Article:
After hearing about my mental health challenges, a typical reactionary comment might be: "Well, I should have known you were a nut from your politics!" (Of course, the joke's funny because one would have to be crazy to support an egalitarian society or to oppose killing animals for gustatory preference.) The fear of having my perspective easily dismissed in this way is one factor that has, in the past, led me to delay and sometimes altogether avoid getting the
psychological support I need.
Those who are outside the mainstream are frequently pathologized. And because those on the far left of a particular issue are, by definition, outside the mainstream, it's no surprise that pejoratives used against progressives are often couched in terms of mental illness. One hears phrases like "the looney left" all the time on right-wing radio, for instance. Thus a situation is created in which radicals who suffer from psychological problems are reluctant to admit their trouble for fear of confirming conservative criticism that their politics are not based on principle but on mental instability.
Progressive writers, while respectful of mental-health issues, seem all too aware of the potential unwanted implications that leftists with psychological trouble would represent. I'm very, very far from an Encyclopedia Brown of socialism or animal rights. But I've read a bit. And off the top of my head, I can't think of a single significant radical figure who has been identified as suffering from psychological
trouble. This is surprising, even assuming those who rise to leadership positions are least likely to be those in mental distress, given what we known about the frequency of mental health problems in the general population.
I can only assume a history of women and men working for change with the burden of mental health problems exists, but progressives choose to not to discuss it for fear the left is at the moment so weak it can't bear the additional
stigma. Whether this realpolitik is justifiable in today's conservative climate, I don't know. But it has been unhelpful for me and I imagine many others.
The potential of leftists with mental health problems having their politics pathologized is quite real. I experienced this during the breakdown that led to my diagnosis with OCD intrusive thoughts. To be fair, this was done less by mental- health professionals and more by my family, who believed they were acting in my best interest.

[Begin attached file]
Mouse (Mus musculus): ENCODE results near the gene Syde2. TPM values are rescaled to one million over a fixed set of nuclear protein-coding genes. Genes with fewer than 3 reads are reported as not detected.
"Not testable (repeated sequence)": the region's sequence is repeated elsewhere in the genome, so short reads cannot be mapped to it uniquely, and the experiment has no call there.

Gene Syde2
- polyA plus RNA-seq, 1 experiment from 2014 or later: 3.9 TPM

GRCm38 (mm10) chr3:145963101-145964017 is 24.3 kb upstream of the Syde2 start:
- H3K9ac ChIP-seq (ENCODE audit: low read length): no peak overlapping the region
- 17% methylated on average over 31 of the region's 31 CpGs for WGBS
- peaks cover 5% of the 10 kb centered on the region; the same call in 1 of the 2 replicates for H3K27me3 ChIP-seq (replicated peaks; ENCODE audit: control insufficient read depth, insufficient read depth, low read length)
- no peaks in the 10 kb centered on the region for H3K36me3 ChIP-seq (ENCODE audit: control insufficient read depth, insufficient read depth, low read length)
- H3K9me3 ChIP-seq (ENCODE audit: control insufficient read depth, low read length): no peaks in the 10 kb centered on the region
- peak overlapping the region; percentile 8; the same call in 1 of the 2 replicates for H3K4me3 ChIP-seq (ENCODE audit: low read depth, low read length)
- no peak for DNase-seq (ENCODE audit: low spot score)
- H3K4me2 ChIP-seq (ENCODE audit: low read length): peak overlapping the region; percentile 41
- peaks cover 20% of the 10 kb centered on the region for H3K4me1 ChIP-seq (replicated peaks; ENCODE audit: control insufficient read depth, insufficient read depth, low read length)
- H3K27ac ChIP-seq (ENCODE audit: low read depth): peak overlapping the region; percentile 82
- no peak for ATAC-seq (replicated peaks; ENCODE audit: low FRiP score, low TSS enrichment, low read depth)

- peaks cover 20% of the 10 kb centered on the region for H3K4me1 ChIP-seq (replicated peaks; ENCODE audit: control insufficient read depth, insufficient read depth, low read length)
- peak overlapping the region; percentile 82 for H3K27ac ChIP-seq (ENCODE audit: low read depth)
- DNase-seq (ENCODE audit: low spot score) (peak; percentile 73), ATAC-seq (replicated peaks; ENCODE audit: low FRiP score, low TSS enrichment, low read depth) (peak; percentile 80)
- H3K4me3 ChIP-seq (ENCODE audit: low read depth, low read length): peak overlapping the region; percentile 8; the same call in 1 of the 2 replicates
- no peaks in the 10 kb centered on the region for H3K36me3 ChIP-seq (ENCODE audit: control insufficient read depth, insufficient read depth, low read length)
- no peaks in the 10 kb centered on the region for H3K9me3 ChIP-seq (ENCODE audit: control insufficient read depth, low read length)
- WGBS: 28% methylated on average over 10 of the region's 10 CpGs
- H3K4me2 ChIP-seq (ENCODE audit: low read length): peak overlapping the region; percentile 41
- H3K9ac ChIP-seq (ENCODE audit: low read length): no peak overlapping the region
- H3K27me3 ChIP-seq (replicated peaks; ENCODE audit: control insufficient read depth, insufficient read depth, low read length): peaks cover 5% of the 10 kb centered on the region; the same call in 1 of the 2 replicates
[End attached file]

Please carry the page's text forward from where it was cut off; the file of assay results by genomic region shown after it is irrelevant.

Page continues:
To understand this, one must know a little bit about scrupulosity, which is often described as "OCD plus religion." The classic sufferer might repeat a prayer thousands of times a day in the hope of thinking or saying it in just the "right" way. The Catholic Church has long been aware of this destructive phenomenon of hyper-morality and one could speculate that significant figures, such as the founder of the Jesuits, who confessed petty sins unceasingly for hours and couldn't bear to step on pieces of straw that formed a cross, as he feared doing so was blasphemous, were sufferers.
As our society has become more secular, psychiatrists are beginning to diagnose obsessive adherence to non-religious ideological systems as scrupulosity. And here's where it gets complicated. I believe at times I have been pathologically scrupulous in my commitment to socialism and animal rights. Now, this might give you the impression that I am or was some kind of perfect progressive. But that would be inaccurate and represent a misunderstanding of how OCD works.
First, scrupulous obsessions often focus on completely meaningless things, as shown by the example of avoiding the crossed straw. Second, OCD sufferers often avoid what triggers their obsessive thoughts because the mental and behavioral compulsions associated with them are simply too exhausting.
For instance, most people would assume that those who engage in cleaning rituals have immaculate houses. This isn't always the case. Sometimes their hygienic compulsions become so burdensome they will allow their living spaces to degenerate into squalor rather than engage their obsessions.
"If something dropped on the floor I couldn't pick it up again," one poster
on OCDForums.org relates. "If I did pick it up I went into cleaning compulsions."
In a similar way, at various times in the past I have avoided politics altogether, often moving intentionally in reactionary directions, because I knew from experience that engaging with progressive thought could bring me to
create arbitrary, hyper-moral, and increasingly restrictive rules for myself that would eventually lead to a nervous breakdown.